The Link Between Speed and Strength
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The Link Between Speed and Strength
Sprinting makes us think of coming out of the blocks from the gunshot. Being explosive out of the blocks will take us into the first, second, and third steps, setting us up for acceleration. The theory is that the better we are out of the blocks, the better we set ourselves up for acceleration the sooner we will achieve max speed; the only thing left to do is to hold max speed and velocity before deceleration comes about due to fatigue.
Setting up the start through the first two to four steps is key. A good start helps create a better time because everything is set up for success from the beginning. The start leads to acceleration and allows us to get to max velocity as quickly as possible.
All the principles around sprinting come back to Newton’s laws, the guy who discovered gravity by having an apple fall on his head. Newton’s second law states that there will be changes in an object's state of motion which will be directly proportionate to the amount of force applied relative to the object’s mass. Newton’s third law states that for every force applied there is a reaction force of equal magnitude. A sprinter pushing into the ground will get an equal reactive force back from the ground equal to how much energy they are putting into the ground.
The Strength Needed
We know that the start is key to setting up the entire sprint. We also know that strength is really important when coming out of the start position. A steep shin angle helps us project forward and put more force into the ground which will in turn help us accelerate rapidly while having dynamic trunk control.
The current issue is that strength is associated with huge bodybuilders, big, immobile powerlifters, and strongmen giants. This leads us to have to create a paradigm shift in how we recognize strength. Think about athletes like Andres De Grasse, Elaine Thompson, and Majinga Kambonji and how strong they are. This is where everything comes back to impulse.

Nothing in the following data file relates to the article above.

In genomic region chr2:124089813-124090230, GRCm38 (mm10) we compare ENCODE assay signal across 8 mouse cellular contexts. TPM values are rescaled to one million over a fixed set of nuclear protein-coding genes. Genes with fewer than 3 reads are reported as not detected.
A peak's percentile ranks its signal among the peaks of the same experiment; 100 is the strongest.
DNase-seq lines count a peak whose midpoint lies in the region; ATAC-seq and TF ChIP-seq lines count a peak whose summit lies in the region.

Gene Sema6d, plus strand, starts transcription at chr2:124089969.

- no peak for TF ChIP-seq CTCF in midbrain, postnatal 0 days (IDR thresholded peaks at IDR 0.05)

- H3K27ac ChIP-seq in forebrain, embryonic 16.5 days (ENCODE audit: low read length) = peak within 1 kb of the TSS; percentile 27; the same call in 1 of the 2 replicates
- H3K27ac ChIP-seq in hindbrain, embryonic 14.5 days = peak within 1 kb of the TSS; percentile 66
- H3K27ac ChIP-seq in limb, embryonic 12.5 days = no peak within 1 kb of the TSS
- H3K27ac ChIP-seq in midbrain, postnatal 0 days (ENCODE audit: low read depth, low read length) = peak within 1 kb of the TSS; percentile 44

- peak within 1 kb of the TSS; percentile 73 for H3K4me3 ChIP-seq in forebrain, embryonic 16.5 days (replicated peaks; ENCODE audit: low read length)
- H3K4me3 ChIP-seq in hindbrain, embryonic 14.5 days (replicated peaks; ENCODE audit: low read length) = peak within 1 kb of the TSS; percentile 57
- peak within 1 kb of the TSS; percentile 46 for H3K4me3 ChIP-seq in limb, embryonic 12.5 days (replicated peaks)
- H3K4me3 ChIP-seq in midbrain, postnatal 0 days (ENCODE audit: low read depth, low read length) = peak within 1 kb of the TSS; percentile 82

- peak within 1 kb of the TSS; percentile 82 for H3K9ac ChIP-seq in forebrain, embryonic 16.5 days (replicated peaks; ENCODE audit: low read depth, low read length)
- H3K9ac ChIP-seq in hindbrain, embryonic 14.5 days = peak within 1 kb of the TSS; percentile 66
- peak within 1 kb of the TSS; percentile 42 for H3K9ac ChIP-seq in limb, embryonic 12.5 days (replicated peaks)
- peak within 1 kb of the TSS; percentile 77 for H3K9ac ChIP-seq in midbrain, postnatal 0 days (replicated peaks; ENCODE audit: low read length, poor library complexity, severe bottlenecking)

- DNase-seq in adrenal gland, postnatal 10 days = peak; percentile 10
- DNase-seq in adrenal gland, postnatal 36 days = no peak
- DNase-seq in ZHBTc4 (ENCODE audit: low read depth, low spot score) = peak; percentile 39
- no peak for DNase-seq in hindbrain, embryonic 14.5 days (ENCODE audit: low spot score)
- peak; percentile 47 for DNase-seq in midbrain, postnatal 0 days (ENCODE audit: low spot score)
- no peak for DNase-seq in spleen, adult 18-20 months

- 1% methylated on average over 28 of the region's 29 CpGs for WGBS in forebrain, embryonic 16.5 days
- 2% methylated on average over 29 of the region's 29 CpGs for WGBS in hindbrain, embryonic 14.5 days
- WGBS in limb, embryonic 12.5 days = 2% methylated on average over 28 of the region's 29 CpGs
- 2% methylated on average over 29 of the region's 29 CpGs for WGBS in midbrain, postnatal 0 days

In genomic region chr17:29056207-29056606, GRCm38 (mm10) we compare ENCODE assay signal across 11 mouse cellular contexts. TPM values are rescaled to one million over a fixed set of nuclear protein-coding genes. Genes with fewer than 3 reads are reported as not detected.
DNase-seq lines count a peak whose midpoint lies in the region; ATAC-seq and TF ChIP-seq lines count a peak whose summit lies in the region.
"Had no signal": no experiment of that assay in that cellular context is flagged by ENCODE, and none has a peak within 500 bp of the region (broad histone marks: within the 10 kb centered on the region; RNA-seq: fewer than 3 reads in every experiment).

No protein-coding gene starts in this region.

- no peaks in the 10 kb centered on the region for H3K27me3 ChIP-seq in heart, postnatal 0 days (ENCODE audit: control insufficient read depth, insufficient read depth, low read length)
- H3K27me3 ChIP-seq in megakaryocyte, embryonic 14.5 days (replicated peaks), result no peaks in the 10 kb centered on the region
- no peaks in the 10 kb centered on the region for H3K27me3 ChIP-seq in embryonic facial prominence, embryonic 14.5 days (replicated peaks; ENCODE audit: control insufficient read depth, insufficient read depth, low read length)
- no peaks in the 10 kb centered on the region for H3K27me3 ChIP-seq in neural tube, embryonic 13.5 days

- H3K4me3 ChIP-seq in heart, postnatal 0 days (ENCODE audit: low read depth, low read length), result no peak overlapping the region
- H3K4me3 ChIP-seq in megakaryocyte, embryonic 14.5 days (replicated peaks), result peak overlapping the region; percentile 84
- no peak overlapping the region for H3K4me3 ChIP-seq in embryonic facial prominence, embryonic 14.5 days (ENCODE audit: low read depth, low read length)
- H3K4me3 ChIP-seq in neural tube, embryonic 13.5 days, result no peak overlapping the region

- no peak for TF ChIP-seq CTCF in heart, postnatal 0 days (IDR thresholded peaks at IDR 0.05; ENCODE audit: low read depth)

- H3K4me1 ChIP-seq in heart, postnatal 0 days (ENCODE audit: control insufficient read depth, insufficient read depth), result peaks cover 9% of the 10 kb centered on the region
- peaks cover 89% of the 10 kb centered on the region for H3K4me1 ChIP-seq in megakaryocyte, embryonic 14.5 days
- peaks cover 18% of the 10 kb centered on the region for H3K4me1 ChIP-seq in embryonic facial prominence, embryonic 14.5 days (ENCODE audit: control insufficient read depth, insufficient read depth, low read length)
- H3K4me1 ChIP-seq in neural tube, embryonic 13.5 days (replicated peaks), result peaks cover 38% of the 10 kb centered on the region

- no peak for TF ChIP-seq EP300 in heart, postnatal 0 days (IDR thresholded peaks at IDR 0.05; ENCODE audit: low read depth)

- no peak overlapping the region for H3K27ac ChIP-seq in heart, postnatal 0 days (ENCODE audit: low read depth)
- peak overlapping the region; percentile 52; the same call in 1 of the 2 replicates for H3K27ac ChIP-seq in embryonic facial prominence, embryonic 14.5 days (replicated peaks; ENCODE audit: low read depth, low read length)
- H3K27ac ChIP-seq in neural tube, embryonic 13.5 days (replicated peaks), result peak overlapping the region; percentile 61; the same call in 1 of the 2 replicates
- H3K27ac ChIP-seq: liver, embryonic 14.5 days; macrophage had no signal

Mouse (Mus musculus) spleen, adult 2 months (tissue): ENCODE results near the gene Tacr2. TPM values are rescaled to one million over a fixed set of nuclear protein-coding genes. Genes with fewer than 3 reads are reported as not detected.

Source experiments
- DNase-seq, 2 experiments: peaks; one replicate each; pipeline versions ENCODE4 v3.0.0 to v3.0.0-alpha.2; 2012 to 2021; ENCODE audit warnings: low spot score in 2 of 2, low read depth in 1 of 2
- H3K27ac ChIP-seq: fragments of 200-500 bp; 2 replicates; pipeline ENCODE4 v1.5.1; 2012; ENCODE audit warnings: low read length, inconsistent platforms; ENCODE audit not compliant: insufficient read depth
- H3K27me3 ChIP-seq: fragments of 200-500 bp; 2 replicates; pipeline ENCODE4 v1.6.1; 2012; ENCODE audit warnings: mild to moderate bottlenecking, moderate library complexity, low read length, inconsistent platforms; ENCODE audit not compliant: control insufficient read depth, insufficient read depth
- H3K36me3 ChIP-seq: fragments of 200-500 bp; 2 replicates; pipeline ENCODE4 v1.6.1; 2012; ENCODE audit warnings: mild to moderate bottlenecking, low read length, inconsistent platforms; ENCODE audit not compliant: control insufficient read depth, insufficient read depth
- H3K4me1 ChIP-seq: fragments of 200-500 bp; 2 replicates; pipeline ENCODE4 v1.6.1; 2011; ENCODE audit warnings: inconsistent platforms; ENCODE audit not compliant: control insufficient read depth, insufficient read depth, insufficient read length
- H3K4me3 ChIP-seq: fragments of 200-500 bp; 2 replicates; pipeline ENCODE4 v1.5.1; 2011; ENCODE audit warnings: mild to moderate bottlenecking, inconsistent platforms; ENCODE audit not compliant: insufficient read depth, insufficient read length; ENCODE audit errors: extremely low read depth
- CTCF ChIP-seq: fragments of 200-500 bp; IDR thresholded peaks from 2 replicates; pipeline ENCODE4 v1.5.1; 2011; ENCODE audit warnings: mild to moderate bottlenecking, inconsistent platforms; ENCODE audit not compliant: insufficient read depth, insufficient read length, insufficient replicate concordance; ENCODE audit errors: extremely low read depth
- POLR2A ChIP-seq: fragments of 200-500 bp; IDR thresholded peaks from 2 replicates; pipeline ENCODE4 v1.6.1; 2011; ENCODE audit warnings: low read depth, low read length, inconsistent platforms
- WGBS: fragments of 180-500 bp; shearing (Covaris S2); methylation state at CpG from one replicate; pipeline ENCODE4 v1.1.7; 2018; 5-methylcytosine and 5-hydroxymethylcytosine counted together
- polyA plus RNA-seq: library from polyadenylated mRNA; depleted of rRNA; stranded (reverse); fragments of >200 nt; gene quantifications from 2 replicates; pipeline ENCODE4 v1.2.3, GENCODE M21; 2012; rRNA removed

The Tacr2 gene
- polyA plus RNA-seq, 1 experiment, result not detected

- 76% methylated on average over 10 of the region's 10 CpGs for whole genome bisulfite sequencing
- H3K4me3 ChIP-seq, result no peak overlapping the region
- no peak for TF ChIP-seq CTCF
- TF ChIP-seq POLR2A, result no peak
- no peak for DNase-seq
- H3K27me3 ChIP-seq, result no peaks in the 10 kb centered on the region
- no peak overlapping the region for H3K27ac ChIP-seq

Understand that speed and sprinting are being able to be extremely strong, powerful, and explosive in a very short period with consistent repetitions.
We have two types of impulses we like to categorize. There is blast impulse that happens in a half second or less. There is sustained impulse which might happen from a half second to one and a half seconds (think football linemen hitting each other, or being more related to the blocks in sprinting). Sustained impulse has more time to apply force. This is where we can focus on block-based training. Running at maximal velocity we need to be performing blast impulse training.
Let’s look at specific exercises used to train and improve impulse.
1. Single-Leg Squat
I love to use the single-leg squat to improve sustained impulse. In doing the movement we have to focus on two aspects. The first aspect is having a steep shin angle to develop the transfer for coming out of the blocks. Put the front foot snug next to the knee pad to create a steep shin angle when at the bottom of the single-leg squat. We then want to drive up fast. Let the knee track pass the toe.